Excited and ecstatic, I have had the opportunity to visit this fascinating and vibrant city at the height of the Edinburgh Fringe Festival in mid August 2009.I have also found out much about the roots of my name ‘Carr’ and links to a country that relatives and ancestors on my Scottish Grandfather Lawrence William Carr [1914 – 2004] side once came from.
Qs from Wee William of Fyfe
As from Katy Carr
How did travel to Edinburgh?
Easyjet from Luton Return flight cost £50. Upon arriving at Edinburgh Airport I took the frequent Airlink bus £6 return to the city centre. These buses end in Shadwick Place in the West End of Edinburgh… for times and fares see flybybus.com t 01315556363
Where did you stay?
I stayed with a dear friend as she was performing at the Fringe Festival. She put me up and therefore I had a free place to stay albeit that I bought her the greatest breakfast ever! Stayed in a flat on Causewayside. Apparently my friend paid £1000 to rent the flat for the month of the Fringe from a local property agent.
What were your first impressions of Edinburgh?
Really beautiful. Dark brick buildings and lots of little secret hideaway places – you knew that a lot if history and had happened on these streets. The city was in full Edinburgh festival fury so I kept bumping into the odd and random skeleton or some laughing clown pulling a suitcase trying to juggle 3 balls. Ladies with bright pink hair and men clasping WW2 hats or canes were popping out from underground quarters. One group was performing ‘Much ado about nothing’ and sang the words of Shakespeare to a salsa flamenco backing acoustic guitar. Wow!
What did you learn about Scottish History?
I visited The National Museum of Scotland and from there started to learn about Scottish history. I got an overwelming sense that the people of Scotland have had a very hard time for many many centuries. Not only battling adverse and changeable weather conditions with temperatures usually the lowest in the UK [- the coldest ever UK temperature of -27.2 °C (-16.96 °F) recorded at Braemer in the Grampian Mountains on 11 February 1895 and the highest of 32.9 °C (91.22 °F) at Greycock, Scottish Borders on 9 August 2003] they were also fighting against continual oppression from various religious schools of thought, fear of battle and of sheer poverty – Scotland was considered arguably the poorest country in Western Europe in 1707.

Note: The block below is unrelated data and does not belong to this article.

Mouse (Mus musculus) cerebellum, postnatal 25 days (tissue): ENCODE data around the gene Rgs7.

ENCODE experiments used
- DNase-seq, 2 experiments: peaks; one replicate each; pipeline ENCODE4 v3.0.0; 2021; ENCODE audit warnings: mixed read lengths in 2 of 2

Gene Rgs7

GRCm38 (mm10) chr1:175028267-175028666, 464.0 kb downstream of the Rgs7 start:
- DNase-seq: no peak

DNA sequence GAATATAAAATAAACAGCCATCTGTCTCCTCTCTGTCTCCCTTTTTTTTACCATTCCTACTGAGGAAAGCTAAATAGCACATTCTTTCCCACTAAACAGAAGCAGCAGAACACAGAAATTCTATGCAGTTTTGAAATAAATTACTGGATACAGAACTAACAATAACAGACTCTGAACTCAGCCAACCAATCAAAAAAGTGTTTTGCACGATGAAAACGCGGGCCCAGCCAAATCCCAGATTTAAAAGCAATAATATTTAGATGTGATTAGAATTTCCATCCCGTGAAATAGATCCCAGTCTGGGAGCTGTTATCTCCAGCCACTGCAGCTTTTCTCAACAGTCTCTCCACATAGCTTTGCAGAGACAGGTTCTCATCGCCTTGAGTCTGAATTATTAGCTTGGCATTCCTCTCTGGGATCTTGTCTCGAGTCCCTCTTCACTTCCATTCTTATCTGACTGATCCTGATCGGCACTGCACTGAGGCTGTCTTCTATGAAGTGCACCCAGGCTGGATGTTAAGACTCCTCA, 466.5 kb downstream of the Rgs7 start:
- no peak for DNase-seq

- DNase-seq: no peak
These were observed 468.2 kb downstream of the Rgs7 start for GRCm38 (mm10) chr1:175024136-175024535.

The Kingdom of Scotland sovereign state before 1 May 1707 when it entered into a political union with the Kingdom of England to create the united Kingdom of Great Britain.
The Scottish Enlightenment was an important period in 18th century Scotland characterised by an outpouring of intellectual and scientific accomplishments. By 1750, Scots were among the most literate citizens of Europe , with an estimated 75% level of literacy.
Among the advances of this period were achievements in philosophy, economics, engineering, architecture, medicine, geology, archaeology, law, agriculture, chemistry, sociology. Among the outstanding Scottish thinkers and scientists of the period were Francis Hutcheson, Alexander Campbell, David Hume, Adam Smith, Thomas Reid, Robert Burns, Adam Ferguson, John Playfair, Joseph Black, James Hutton. The Scottish Enlightenment had effects far beyond Scotland itself, not only because of the esteem in which Scottish achievements were held in Europe and elsewhere, but also because its ideas and attitudes were carried across the Atlantic as part of the Scottish diaspora which had its beginnings in that same era. As a result, a significant proportion of technological and social development in the United States and Canada in the 18th and 19th centuries were accomplished through Scots-Americans.
What did you find out about Edinburgh as a city?
Well! I found out many interesting facts and had the good fortune of having a great guide that of Ronnie Gurr whose home town is Edinburgh. I had met Ronnie in Memphis at the Folk Alliance when I sat on a panel entitled folk around the world. Ronnie is a great person and a proud Scot so I just let him share his knowledge of Edinburgh with me.
Ronnie drove me around the city one evening as it was pouring with rain and firstly took me to Arthur’s Seat……